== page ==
Flynn grabbed Stone's keys and tossed them into a mud puddle. Stone retrieved his keys and quickly joined him.
"Flynn's trying to scoop me," he muttered as he sped off.
In a stunning picture taken as they headed out, Flynn is dressed in a floppy hat, T-shirt, cut-off jeans, flip-flops and, of course, the latest shades from Paris. Right to that last adventure, he remained ever the casual one about the reckless daring he was known for as a photographer in Vietnam.
Lacking Flynn's glamorous looks, Stone was if anything an even more memorable character. He could never sit still long enough for college, but he was an intellectual in that he was always trying to figure out what he was witnessing and what his pictures really meant. He could recite A.E. Housman's "A Shropshire Lad" from memory.
If you were his friend, you knew to expect a lightning quick thumb in your perfectly cooked over-easy eggs or mashed potatoes, or a lighted trail of lighter fluid up to your nose as you lay sleeping.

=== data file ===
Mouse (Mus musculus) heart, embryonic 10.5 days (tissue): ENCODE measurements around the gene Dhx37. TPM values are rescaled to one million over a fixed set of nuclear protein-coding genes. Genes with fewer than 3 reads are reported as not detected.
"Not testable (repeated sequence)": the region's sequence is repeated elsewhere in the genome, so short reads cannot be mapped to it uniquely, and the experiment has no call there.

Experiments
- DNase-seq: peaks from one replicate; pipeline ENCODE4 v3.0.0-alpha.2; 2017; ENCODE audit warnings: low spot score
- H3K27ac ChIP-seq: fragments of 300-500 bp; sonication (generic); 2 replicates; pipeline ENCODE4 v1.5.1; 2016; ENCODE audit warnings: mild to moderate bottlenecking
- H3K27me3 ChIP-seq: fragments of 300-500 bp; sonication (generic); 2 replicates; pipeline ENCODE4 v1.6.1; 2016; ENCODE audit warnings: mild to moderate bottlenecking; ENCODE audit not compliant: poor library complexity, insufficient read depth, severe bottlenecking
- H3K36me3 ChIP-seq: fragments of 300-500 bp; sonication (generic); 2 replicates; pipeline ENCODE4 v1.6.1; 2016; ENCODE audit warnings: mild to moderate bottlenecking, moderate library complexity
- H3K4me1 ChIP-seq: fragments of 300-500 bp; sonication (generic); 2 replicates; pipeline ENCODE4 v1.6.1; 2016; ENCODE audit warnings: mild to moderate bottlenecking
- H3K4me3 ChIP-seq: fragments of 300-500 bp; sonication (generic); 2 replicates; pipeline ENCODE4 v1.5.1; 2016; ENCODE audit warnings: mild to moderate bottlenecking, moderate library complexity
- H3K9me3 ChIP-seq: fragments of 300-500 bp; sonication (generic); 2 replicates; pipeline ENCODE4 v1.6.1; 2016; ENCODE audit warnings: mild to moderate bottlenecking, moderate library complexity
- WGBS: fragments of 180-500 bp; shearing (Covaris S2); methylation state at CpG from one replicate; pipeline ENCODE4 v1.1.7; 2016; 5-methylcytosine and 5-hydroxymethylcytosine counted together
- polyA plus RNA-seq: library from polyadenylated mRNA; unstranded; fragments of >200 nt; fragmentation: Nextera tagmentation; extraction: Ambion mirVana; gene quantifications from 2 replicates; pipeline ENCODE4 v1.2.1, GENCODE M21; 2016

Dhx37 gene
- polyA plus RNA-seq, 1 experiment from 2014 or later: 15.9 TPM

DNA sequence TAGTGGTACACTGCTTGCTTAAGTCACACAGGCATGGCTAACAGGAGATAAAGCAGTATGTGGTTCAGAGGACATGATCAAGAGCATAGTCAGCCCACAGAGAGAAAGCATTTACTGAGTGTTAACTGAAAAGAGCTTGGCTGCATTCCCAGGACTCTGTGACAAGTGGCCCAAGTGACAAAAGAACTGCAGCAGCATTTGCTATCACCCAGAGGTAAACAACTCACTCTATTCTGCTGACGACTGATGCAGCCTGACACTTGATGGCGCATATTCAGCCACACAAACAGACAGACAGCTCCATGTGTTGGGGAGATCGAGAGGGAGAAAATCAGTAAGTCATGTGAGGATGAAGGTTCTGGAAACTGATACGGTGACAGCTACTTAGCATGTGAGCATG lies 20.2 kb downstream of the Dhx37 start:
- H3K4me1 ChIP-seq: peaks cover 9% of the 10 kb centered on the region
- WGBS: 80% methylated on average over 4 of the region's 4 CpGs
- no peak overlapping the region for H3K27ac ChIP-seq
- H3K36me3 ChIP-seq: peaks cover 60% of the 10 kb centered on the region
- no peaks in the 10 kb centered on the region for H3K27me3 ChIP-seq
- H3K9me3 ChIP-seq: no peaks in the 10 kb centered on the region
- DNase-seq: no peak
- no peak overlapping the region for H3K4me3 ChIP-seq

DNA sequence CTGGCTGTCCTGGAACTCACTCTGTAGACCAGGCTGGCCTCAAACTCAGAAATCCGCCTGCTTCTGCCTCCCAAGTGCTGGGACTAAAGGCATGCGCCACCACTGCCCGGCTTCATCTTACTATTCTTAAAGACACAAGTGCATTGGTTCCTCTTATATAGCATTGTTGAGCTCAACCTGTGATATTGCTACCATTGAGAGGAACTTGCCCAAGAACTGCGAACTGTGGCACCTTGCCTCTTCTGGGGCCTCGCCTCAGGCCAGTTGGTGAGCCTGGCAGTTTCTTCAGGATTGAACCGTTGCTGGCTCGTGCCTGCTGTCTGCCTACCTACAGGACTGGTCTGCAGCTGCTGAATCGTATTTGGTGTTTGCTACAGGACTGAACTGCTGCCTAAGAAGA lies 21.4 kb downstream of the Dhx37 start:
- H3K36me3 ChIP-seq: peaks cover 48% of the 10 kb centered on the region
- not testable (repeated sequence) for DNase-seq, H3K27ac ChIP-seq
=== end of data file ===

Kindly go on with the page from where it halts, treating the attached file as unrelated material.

That morning 40 years ago, I got a call from my former colleague, Tom Cheatham, at UPI. "Just wanted you to know they think Flynn and Stone have been captured, but don't worry . . . ."
"Don't worry? I wish to hell I were with them."
Even I was shocked by my response. In truth, I knew at the time that nothing would ever measure up to the very special camaraderie we'd shared in Vietnam . . . and nothing ever has. I remember coming back to the world, standing with a friend in a Greenwich Village jazz club and saying: "I feel like my life is all in the past."
I was 29 years old.
The search for Flynn and Stone began almost immediately after they were captured. Dana's wife, Louise, may have seemed like a mousy little thing to some, but she instantly became a tiger determined to find her "Danie."
In 1970, she went to the site where these bones were just found after she interviewed a captured Khmer Rouge soldier who reported seeing Westerners who looked like Flynn and Stone.
She hired a Dutch adventurer to cross into communist lines to look for them; she talked two young men who'd hijacked an American munitions ship into escaping house arrest in Phnom Penh and going over to the communists.
She knew that her Dana would come back; he always had. Many years later, she would die a terrible wasting death from multiple sclerosis, still clinging to that hope.